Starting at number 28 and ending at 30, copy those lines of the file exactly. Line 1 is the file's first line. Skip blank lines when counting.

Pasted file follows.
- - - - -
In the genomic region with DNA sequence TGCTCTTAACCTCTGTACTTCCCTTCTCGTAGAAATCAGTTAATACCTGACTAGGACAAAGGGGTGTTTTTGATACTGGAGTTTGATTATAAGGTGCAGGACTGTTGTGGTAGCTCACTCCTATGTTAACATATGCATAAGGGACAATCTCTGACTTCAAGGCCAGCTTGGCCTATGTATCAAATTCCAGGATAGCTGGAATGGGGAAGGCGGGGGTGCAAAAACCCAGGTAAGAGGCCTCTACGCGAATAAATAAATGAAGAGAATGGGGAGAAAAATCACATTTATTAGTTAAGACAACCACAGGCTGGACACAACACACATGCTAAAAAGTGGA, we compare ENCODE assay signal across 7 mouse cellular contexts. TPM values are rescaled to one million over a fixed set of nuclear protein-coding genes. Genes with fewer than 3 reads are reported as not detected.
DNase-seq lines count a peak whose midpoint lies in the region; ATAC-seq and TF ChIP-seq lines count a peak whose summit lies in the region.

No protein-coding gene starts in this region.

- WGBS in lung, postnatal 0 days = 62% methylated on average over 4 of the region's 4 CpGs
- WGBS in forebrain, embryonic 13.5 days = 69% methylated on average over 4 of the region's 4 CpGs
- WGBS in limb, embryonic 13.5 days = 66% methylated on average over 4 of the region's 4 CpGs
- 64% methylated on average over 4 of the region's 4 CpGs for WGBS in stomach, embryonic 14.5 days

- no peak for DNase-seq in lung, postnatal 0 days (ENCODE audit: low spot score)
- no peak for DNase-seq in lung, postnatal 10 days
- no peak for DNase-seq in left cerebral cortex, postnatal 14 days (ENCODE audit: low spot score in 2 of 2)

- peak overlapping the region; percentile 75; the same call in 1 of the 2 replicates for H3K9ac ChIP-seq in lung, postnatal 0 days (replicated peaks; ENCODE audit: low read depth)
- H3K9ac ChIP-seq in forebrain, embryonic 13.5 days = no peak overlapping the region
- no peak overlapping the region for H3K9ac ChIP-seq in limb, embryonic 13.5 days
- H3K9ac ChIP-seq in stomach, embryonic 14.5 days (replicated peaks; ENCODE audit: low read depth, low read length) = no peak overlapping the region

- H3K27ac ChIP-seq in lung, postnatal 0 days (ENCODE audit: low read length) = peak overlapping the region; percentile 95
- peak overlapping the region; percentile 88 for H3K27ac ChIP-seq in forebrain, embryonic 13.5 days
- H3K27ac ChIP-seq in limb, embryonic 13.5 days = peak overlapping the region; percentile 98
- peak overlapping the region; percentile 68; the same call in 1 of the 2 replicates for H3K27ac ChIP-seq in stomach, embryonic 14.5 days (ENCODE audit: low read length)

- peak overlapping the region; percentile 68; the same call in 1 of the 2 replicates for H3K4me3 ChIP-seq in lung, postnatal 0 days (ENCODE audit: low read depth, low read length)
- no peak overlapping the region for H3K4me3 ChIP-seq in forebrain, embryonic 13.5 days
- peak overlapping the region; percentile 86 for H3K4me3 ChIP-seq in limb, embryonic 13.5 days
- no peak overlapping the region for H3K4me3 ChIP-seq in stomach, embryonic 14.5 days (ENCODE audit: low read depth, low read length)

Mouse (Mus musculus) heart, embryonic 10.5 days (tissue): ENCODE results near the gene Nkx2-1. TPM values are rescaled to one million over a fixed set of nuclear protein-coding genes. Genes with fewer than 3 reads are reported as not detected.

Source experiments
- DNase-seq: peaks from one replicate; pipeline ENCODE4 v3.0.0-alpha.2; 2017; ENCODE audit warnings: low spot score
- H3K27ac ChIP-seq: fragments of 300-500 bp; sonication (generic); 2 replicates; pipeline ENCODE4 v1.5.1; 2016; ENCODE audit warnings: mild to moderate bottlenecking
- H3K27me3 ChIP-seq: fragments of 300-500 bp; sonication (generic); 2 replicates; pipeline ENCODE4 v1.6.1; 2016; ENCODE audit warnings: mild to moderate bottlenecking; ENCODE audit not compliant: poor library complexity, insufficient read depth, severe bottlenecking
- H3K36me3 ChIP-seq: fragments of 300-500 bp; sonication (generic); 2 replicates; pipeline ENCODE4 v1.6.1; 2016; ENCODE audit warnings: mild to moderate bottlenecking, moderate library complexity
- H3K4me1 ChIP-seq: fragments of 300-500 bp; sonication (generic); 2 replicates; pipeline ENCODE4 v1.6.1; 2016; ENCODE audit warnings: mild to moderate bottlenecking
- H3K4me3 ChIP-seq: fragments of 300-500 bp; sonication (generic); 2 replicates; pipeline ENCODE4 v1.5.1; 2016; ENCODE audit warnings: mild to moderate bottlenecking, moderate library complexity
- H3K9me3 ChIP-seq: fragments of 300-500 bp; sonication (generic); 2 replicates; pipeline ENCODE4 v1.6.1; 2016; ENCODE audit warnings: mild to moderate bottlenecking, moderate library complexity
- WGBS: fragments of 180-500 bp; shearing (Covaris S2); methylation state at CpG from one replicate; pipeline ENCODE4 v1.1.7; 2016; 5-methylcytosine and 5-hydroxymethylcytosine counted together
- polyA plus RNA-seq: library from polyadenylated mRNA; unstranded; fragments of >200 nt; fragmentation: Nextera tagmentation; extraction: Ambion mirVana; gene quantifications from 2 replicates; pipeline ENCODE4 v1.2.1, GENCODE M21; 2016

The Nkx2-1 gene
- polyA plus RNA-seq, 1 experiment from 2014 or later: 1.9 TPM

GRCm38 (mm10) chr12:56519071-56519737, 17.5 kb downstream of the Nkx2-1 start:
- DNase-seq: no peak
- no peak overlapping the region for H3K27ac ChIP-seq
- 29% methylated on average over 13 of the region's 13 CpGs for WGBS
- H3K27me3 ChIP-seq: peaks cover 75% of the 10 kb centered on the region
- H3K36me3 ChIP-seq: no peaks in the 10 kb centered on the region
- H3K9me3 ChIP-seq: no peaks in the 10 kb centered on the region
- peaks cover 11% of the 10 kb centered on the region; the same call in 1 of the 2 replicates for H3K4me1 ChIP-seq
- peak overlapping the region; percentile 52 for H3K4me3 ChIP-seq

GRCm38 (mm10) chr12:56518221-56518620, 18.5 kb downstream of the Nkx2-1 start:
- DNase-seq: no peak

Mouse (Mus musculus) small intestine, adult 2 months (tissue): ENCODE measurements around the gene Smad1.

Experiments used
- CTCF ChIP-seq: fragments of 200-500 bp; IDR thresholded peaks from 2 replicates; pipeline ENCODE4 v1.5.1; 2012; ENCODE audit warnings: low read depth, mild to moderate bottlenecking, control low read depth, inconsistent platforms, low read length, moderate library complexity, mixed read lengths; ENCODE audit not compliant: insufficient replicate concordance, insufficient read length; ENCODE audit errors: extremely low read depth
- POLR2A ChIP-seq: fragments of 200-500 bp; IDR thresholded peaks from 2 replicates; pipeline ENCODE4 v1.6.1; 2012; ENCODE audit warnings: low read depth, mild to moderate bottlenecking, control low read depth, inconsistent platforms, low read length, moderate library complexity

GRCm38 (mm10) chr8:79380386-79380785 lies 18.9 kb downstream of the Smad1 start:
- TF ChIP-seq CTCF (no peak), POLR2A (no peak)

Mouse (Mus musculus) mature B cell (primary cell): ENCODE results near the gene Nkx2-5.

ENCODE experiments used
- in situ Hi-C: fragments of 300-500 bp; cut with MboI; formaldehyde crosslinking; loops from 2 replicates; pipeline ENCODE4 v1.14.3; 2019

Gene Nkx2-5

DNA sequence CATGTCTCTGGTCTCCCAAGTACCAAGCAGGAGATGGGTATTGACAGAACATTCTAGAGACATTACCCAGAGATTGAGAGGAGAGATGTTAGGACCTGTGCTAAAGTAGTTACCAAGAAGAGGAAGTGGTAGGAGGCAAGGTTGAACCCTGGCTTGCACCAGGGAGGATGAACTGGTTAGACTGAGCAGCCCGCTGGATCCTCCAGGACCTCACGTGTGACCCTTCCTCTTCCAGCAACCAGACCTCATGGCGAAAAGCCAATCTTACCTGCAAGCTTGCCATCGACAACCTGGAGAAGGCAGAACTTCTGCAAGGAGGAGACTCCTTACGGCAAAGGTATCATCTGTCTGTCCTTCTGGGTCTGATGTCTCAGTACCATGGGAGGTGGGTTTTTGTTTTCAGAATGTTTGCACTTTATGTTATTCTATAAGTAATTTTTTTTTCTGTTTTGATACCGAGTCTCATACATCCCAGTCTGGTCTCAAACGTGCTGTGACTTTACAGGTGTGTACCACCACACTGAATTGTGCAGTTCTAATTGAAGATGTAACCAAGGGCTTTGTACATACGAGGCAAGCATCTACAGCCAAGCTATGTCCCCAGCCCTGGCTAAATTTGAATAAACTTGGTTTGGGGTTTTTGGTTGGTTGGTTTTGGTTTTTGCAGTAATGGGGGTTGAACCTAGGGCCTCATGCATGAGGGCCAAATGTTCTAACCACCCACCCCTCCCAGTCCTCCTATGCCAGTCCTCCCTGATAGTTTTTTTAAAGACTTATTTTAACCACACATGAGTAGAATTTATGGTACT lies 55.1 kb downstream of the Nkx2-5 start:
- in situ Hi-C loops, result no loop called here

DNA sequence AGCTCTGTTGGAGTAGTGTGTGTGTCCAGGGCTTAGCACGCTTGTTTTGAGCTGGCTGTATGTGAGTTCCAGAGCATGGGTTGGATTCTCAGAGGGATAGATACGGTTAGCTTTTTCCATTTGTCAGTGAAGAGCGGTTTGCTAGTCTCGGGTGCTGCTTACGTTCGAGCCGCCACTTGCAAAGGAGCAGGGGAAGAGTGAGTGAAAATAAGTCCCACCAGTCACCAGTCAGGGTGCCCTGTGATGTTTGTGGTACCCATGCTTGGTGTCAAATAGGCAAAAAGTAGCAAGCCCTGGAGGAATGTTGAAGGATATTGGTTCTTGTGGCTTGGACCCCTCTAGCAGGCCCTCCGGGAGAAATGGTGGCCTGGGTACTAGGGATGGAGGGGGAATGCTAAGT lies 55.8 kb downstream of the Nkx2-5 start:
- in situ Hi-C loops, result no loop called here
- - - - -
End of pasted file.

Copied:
- H3K36me3 ChIP-seq: fragments of 300-500 bp; sonication (generic); 2 replicates; pipeline ENCODE4 v1.6.1; 2016; ENCODE audit warnings: mild to moderate bottlenecking, moderate library complexity
- H3K4me1 ChIP-seq: fragments of 300-500 bp; sonication (generic); 2 replicates; pipeline ENCODE4 v1.6.1; 2016; ENCODE audit warnings: mild to moderate bottlenecking
- H3K4me3 ChIP-seq: fragments of 300-500 bp; sonication (generic); 2 replicates; pipeline ENCODE4 v1.5.1; 2016; ENCODE audit warnings: mild to moderate bottlenecking, moderate library complexity